The true business impact of the COVID-19 crisis will be best measured by the response of industries to learn lessons and rebound as strongly and quickly as possible. What is certain, is that future business strategies must hold supply chains at their core.
In order to learn a little bit more about what the future has in store for the supply chain in a post-pandemic world, I had the privilege of being able to attend the Supply Chain Europe Virtual 2020 hosted by Reuters Events on 17th and 18th September.
The discussions centred around 4 key pillars for supply chain and business success: Sustainability, Digital Excellence, Risk Mitigation & Customer Centricity, and I would like to break down my 3 key takeaways from the event.
Sustainability is a key part of the supply chain and it is incredibly important for supply chains to achieve sustainability. Especially with the increased amount of ecommerce sales seen throughout the pandemic, it is now more important than ever that more companies implement sustainable logistics. For this reason, I found the keynote speech “Putting logistics at the heart of sustainable cities” by Trevor Hoyle, SVP Ground Operation FedEx Express really useful.
The big question here is: how can the supply chain and logistics sector ensure that everyone gets the goods and services delivered as and when they need them but also protect the environment? Electrification and soft delivery methods such as bikes and drones dominate the discussion around sustainability. However, while technology such as drones are not yet widely available; it remains important to draw upon the greener modes of transport and the human power in order to ensure that logistics becomes more sustainable.
Yet, this will be a process that takes time. This is because although regulation in terms of promoting electrification has become more popular across cities in Europe, the issue cannot be oversimplified. This is because current charging infrastructure is not capable of supporting a full move to electric vehicles and many logistics depos are too far away to provide essential charging stations.
The pandemic has sped up the rate in which businesses have adopted technology into their supply chains. It may soon be a case that businesses need to get digital or may get left behind. However, it is not just enough to have the technology, it needs to be the right type of technology for your business’ needs in order to achieve digital excellence. For this reason, I found the keynote speech from Dr Jag Srai, Head of the Centre for International Manufacturing, University of Cambridge on “Next Generation Supply Chains: Making the right decisions about digitisation” really insightful.
There’s so many different types of technology which a business can adopt from AI and ML to digital twinning or even IoT. Yet, even with all the best digital supply chain technology in the world, it will work in its optimal capacity unless so-called digital attitudes are nurtured within your company. Dr Srai breaks down this into three main categories: understanding opportunities and challenges of digital adoption; managing knowledge and skills gaps and leadership.
Understanding the opportunities and challenges of digital adoption involves making sure that employees within your company acknowledge the importance of experimentation with new technology but also that they understand the dangers which are associated with “pilot” purgatory i.e. being stuck in the testing phase of new technology, unable to achieve progress towards measurable results or progress towards scalable deployments. Whereas, managing knowledge and skills gaps involves helping employees within your business get to grips with technology and this can include dealing with ambiguity or uncertainty they have but also building resilience within individuals. All of which may call for a new style of leadership, for example reverse mentoring in situations where subordinates are more knowledgeable than more senior colleagues.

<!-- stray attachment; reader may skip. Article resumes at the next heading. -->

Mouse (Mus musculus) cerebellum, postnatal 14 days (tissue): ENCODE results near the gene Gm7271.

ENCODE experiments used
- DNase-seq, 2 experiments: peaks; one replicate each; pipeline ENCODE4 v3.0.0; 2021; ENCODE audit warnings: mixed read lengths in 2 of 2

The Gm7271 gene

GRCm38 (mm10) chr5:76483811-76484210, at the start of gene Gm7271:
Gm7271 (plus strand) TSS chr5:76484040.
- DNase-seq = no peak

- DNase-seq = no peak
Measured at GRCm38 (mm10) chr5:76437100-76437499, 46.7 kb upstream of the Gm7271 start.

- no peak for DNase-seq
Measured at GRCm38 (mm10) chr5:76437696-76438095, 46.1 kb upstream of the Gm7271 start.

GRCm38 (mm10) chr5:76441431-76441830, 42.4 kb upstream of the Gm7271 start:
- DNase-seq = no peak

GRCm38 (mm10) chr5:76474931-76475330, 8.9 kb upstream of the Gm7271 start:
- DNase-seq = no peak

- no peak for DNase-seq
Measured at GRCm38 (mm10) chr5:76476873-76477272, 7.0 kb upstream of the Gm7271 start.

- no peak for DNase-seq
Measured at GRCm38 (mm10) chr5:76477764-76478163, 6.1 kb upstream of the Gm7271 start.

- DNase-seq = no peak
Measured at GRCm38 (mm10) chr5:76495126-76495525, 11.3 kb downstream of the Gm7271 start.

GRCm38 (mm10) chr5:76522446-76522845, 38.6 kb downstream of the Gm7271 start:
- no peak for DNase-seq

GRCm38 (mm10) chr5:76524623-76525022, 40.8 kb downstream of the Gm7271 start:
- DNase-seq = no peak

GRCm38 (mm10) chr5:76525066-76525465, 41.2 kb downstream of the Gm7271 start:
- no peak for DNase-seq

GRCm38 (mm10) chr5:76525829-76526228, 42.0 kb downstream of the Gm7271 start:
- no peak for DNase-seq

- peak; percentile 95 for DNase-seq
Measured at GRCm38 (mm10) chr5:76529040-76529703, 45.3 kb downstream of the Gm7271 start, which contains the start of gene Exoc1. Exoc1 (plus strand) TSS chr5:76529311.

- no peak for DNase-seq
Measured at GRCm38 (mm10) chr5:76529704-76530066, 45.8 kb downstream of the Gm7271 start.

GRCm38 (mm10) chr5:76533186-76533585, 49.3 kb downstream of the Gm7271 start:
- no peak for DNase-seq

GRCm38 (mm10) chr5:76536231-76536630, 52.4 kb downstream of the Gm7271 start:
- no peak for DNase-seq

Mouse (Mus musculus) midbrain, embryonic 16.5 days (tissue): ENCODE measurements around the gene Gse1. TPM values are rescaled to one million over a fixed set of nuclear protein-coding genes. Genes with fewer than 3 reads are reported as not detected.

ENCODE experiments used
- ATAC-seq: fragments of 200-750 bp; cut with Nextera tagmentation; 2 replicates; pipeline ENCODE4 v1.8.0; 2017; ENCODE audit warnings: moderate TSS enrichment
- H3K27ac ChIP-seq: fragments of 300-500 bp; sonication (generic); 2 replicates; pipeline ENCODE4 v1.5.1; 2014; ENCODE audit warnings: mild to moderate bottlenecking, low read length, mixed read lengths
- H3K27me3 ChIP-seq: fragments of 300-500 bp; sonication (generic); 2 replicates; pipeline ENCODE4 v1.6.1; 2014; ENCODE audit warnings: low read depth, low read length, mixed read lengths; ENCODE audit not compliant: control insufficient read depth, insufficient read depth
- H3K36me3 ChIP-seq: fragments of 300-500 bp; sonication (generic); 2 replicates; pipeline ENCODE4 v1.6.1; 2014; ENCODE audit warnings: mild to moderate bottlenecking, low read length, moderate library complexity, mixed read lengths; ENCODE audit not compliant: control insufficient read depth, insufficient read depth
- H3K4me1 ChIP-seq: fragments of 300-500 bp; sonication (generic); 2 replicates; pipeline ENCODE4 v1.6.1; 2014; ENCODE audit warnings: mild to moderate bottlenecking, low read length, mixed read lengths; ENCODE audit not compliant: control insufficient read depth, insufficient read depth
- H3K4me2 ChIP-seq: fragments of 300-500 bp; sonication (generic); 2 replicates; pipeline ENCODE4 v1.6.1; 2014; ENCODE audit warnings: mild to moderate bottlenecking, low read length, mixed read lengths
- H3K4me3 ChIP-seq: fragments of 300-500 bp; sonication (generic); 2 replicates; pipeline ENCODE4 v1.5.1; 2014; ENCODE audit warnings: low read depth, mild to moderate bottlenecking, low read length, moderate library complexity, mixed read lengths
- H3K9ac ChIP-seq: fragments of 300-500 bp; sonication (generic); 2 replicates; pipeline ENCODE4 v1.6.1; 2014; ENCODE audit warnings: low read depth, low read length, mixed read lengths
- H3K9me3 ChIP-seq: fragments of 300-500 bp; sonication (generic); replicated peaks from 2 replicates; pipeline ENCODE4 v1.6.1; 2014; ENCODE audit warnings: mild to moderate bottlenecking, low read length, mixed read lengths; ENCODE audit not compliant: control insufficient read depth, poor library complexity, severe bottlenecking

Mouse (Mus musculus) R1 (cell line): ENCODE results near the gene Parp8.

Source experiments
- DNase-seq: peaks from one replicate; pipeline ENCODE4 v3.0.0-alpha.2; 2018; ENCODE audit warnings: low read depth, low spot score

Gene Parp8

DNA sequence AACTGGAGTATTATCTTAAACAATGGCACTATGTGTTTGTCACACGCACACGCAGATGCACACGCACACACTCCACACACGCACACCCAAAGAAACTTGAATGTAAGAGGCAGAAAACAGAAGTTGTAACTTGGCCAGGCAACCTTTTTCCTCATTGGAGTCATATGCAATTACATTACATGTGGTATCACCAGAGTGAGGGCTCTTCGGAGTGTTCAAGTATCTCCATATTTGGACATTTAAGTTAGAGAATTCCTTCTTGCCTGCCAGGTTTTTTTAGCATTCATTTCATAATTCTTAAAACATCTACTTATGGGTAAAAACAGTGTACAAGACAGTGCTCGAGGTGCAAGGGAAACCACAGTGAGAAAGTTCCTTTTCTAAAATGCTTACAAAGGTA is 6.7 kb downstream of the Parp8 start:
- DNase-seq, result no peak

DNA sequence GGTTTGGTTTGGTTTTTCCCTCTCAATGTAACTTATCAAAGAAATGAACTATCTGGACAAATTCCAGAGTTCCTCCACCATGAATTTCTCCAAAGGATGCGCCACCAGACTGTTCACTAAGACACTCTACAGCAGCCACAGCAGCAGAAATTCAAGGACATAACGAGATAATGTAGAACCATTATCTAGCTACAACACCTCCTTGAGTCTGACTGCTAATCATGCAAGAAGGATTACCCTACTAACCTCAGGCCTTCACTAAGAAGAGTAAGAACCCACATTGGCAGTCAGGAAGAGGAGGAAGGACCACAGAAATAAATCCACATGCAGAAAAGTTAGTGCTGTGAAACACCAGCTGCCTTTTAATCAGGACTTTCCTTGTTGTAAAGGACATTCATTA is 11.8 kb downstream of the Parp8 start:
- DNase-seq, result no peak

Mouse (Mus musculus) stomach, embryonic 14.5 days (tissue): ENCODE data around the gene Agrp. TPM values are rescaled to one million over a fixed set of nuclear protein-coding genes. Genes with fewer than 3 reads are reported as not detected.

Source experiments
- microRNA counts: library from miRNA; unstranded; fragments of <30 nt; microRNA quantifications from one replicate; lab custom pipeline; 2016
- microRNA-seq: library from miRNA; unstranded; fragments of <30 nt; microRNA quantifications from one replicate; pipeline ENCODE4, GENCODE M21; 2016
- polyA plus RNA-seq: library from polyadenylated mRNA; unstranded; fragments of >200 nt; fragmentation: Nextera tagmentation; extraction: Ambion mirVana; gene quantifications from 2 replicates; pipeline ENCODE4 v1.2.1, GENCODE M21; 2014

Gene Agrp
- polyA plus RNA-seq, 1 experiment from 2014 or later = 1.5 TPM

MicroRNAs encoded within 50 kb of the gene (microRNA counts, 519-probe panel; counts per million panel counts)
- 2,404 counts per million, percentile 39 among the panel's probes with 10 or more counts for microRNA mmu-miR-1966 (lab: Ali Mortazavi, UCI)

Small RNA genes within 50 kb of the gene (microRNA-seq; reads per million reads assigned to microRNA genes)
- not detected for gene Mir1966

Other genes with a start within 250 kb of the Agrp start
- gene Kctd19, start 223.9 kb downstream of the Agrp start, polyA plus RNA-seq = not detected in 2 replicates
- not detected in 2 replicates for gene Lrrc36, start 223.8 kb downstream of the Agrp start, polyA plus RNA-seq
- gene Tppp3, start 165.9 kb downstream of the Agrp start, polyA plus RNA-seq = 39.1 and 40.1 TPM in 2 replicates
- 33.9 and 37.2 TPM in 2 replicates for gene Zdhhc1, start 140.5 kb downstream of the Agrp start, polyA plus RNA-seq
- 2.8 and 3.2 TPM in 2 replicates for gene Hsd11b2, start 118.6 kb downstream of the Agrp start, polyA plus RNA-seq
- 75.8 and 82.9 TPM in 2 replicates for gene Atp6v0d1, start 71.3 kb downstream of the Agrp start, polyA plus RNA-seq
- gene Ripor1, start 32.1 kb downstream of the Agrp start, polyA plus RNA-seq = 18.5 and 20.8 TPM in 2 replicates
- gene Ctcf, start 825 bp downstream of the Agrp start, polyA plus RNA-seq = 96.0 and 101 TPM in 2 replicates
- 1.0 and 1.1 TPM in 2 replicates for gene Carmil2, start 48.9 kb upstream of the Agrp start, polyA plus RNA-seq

Risk Mitigation when doing business in China
The COVID-19 pandemic has probably been the biggest risk, which supply chains couldn’t prepare for and for that reason it threw supply chains into chaos at the beginning of the pandemic. However, supply chains face risks every day, which is why risk mitigation is a really important aspect for supply chain professionals. Throughout the two-day event risk mitigation was talked about a lot, but a session I found really insightful was a session by Johannes Nanninga, CEO, Guangzhou Port (Europe) BV titled “China business flows: Developments and trends and how is the COVID-19 pandemic impacting the supply chain”.
China has been a key talking point for a lot of significant supply chain professionals as many supply chains are linked to China and as a result faced disruption when China locked down at the beginning of the year. However, while some may say they are risks associated with China due to the virus and the ongoing US-China trade war, the Chinese economy remains one of the largest in the world and vitally important for supply chains. For this reason, it’s important – as part of a way to minimise the risk of being in China – to understand the trends and movements in China, as this will aid your decision to decide whether you want to enter or remain in China.
For example, China is currently undergoing overall business reforms including simplified business registration and improved IP protection. These moves may lead to companies feeling like it is less risky being in China.
I hope this has given you an oversight into some of the topics discussed at this year’s Supply Chain Europe. The recovery from the coronavirus pandemic is probably going to be difficult in the short term but will lead to long term improvements.
I would like to say a special thank you to Reuters Events for organizing the event and to all of the speakers and panellists. I left the conference feeling very positive and inspired.